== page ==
Sir Carma tried his hand with pixel art, but it just wasn’t for him. It took someone sharing Ephtracy’s MagicaVoxel tool on Twitter, along with an example of what could be done with it, to steer Sir Carma toward the path he’s on now. “I loved instantly the aesthetics of voxel art,” he says. “The tool was free, so I gave it a go. I found it superintuitive and easy, like playing with digital Legos, and I haven’t stopped since.”
Previous to his emergence as a digital artist, Sir Carma had some interest in hand drawings. He created a few and did some post-processing in Adobe Photoshop, but he hasn’t done any traditional art since discovering voxels, feeling he has found his true calling as an artist in this medium. Influenced by adventure game titles such as Minecraft, Sir Carma embraced a medieval style with his first voxel project: a castle on a seashore. Since then he’s tried his hand at scenes rooted in science fiction, fantasy, cartoons, and even a few grounded in the real world.
As Sir Carma’s skill and style have evolved, so has the technology available to hone his craft. Virtual reality (VR) is quickly rising in importance in the digital arena, but Sir Carma doesn’t feel it’s currently a great fit for voxel art. “I have a lot of people who approach me to do voxel art for VR,” he says, “but I’m not really interested, because most of the projects for VR are in first-person view, and that would mean getting close to the voxels. I really don’t like how voxels look when you look at them too closely.” As a result, all of Sir Carma’s work is presented from an isometric angle a good distance away from the subject. “Maybe we’ll find a nice concept for VR that goes with that kind of view—maybe a city builder.” Regardless of whether he will be creating artwork for VR, Sir Carma says he is still excited to see how the technology develops.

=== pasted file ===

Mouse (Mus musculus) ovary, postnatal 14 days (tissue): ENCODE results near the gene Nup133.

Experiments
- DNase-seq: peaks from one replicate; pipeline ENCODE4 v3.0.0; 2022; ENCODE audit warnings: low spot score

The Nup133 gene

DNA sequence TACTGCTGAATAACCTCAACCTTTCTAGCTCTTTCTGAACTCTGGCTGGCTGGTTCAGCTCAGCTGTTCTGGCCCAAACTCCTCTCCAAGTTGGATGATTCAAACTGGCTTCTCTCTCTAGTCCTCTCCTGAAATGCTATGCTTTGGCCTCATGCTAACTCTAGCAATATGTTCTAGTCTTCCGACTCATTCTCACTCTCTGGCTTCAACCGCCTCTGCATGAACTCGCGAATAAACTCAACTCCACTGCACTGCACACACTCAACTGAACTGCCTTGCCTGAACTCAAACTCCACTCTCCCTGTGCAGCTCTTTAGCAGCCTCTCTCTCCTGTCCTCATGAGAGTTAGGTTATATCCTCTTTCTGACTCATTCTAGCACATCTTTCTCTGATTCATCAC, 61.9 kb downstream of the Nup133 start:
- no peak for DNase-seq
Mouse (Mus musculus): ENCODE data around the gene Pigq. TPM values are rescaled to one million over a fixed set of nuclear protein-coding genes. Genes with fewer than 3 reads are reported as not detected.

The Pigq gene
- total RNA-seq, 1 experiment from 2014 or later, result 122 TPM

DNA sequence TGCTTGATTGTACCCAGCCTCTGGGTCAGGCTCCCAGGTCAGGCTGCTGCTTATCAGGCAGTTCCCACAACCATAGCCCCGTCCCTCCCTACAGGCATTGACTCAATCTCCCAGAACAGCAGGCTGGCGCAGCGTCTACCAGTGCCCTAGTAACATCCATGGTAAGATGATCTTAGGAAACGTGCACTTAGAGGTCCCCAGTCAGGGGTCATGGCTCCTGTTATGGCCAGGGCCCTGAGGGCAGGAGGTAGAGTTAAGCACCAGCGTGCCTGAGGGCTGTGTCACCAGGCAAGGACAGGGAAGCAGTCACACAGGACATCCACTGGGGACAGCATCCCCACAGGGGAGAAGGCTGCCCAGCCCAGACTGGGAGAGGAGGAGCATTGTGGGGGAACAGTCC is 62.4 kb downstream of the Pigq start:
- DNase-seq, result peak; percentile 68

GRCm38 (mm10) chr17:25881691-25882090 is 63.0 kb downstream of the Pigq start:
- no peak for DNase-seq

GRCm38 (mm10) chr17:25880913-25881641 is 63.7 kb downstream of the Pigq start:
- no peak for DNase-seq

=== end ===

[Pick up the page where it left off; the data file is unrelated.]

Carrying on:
Sir Carma’s tune may change in the future with 3-D sculpting. Major technology developers of the HTC Vive and the Oculus Rift have announced that a significant part of the plans for their VR gaming platforms will involve 3-D sculpting. The Vive has controller input in its base form, using its two controllers and Google’s Tilt Brush program for VR painting, and the Rift will be launching a 3-D sculpting and painting program called Medium when the upcoming Oculus Touch controller arrives this year. Thanks to 3-D printing, there is also the potential for works of art created by these programs to live outside their digital confines. Though creating physical sculptures of these digital works is currently an expensive venture, Sir Carma believe it’s perfect for voxels, because everything is crafted in cubes.
Digital platforms open up opportunities for artists who may not be as skilled or as interested in traditional styles, but who are still capable of creating beautiful things.
Block by block, Sir Carma has crafted some truly elegant and complex scenes with voxels, blazing a creative path for himself while staying inspired by video games and other visual mediums. Digital platforms open up opportunities for artists who may not be as skilled or as interested in traditional styles, but who are still capable of creating beautiful things. As technology grows, so does the chance that we’re all able to witness the artist inside each other in some way, without limitations.
— V —